Press predict end of "Magic Formula"

Christoph Blocher, figurehead of the People's Party, dominated the front pages

The resounding success of the rightwing Swiss People’s Party in Sunday’s elections has sounded the death knell for the current consensus system of government, say the country’s media.

This content was published on October 20, 2003 - 08:13

According to much of the press, the People’s Party has a legitimate right to seek a second cabinet seat.

Under a power-sharing arrangement - known as the “Magic Formula” - in place since 1959, cabinet seats are shared out between Switzerland’s four main parties.

The Christian Democratic, Social Democratic and Radical parties each have two seats in the seven-member cabinet, while the Swiss People’s Party only has one.

The French-language “Le Temps” newspaper said on Monday that the Magic Formula had taken “a direct hit”.

An overhaul of one of the sacred cows of Swiss politics was no longer unthinkable, added the “Neue Zürcher Zeitung”.

Not so magic

On Sunday the People’s Party demanded that it be granted a second seat at the expense of one of the other parties to reflect its new status as the strongest political force in Switzerland.

Final results in the parliamentary elections show the People’s Party gained an additional 11 seats in the 200-member House of Representatives, taking its total to 55.

The party's share of the popular vote increased to 26.6 per cent, up four per cent from 1999.

Its closest rivals are the centre-left Social Democrats, who have 52 seats, while the centre-right Radical and Christian Democratic parties lost 14 seats between them.

“It is no longer possible for the parties to avoid reality,” commented Le Temps. “Who must go and who must stay in the government will be debated over the coming weeks.”

Maintaining consensus in government would inevitably mean granting the People’s Party a second seat at the expense of the Christian Democrats, commented Zurich’s “Tages-Anzeiger”.

Bern’s “Bund” newspaper said this could mean parliament “sacrificing [Christian Democrat cabinet representatives] Joseph Deiss or Ruth Metzler.”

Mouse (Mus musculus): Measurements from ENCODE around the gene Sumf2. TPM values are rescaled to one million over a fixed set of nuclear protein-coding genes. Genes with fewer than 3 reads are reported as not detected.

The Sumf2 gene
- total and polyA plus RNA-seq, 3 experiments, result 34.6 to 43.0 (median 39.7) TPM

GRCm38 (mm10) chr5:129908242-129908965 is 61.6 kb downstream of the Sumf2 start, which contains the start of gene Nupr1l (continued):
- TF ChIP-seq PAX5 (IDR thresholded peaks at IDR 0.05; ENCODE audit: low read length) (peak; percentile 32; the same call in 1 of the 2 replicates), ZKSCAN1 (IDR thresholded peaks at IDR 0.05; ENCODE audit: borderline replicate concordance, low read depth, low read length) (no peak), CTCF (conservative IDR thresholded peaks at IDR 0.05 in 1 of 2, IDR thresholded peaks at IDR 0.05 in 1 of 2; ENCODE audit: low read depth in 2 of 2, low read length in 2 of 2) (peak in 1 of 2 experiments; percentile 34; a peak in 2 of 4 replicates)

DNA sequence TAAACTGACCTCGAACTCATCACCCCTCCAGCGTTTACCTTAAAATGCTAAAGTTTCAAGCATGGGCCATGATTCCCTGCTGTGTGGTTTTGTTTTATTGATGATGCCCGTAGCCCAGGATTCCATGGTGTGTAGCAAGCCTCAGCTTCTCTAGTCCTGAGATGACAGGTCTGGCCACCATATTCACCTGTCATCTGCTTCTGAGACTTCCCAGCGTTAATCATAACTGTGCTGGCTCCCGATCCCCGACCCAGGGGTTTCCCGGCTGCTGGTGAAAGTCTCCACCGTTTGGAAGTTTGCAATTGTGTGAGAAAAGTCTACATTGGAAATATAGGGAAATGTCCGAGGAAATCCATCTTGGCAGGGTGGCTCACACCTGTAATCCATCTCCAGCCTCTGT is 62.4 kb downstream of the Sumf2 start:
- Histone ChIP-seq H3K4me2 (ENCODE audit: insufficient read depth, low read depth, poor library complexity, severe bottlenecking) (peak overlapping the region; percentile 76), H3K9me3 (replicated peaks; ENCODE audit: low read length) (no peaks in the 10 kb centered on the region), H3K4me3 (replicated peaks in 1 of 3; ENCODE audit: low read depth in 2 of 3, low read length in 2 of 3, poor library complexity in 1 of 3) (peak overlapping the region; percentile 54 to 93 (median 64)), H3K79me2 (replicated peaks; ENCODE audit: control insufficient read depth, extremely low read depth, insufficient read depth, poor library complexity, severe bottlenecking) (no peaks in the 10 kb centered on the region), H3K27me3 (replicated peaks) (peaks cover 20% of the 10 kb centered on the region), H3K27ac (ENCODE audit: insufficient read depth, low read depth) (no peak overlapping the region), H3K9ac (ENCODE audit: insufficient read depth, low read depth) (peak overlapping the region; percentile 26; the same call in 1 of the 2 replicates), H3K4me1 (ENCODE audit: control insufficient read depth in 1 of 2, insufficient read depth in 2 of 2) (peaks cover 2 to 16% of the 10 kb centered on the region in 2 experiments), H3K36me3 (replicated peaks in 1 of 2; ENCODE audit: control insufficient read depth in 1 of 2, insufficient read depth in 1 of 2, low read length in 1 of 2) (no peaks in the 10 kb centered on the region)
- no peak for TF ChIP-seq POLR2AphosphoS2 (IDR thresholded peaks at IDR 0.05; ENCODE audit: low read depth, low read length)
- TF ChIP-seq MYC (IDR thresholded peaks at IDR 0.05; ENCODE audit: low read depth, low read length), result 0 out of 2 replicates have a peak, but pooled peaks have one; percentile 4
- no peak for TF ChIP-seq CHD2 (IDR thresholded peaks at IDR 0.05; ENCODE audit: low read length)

Britain's "Financial Times" agreed that victory for the People's Party threatened to tip the balance of power.

Newspapers in Italian-speaking Switzerland were agreed that the rightwing win had challenged political stability here.

The "Giornale del Popolo" said the "Magic Formula will remain for the time being, but will not be an adequate governing solution in future."


The French-language “Tribune de Genève” scolded the People’s Party for threatening to withdraw Samuel Schmid from the cabinet unless industrialist Christoph Blocher was given a second cabinet seat.

It said the move went against the normal practice of “considering several candidates that have been presented to parliament once an election is over”.

The Radicals and Christian Democrats must resist the pressure brought to bear by Blocher’s party, commented the “Nouvelliste”.

“It is high time that they prepare the way for big centrist parties that can serve as a counterweight to the polarisation of parliament,” the canton Valais paper wrote.

The cabinet elections are due to take place on December 10.

“The People’s Party has become a real national party following its success in French-speaking Switzerland,” wrote the Lausanne-based “24 Heures”.

Final results in the parliamentary elections show the People’s Party made significant inroads into western Switzerland, even winning two seats in the Centre-left stronghold of Geneva.

However, it failed to pull in the votes in Italian-speaking Switzerland, where the Radicals gained a seat.

swissinfo, Samantha Tonkin

Key facts

Final results show the Swiss People's Party has won an additional 11 seats in the House of Representatives, taking its total to 55.
The Social Democrats gained one extra seat, raising their total to 52.
The Christian Democratic and Radical parties lost seven seats each.
The Green Party gained four seats in the House of Representatives.
Around 4.7 million people were eligible to vote in Switzerland.
Turnout was at 45.6 per cent, up from 43.3 per cent in the 1999 elections.

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In brief

Cabinet seats in Switzerland are shared out among the four main parties, under a power sharing arrangement dating back to 1959.

The rightwing People's Party has one cabinet seat to the others' two because until eight years ago it was the smallest of the four in parliament.

Now it is demanding a second seat, and is threatening to go into opposition unless it gets one at the December 10 cabinet elections.

The Centre-right Christian Democrats are the most likely to lose one of their cabinet seats, after polling just 14.4% of the vote compared with over 26.6% for the People's Party.

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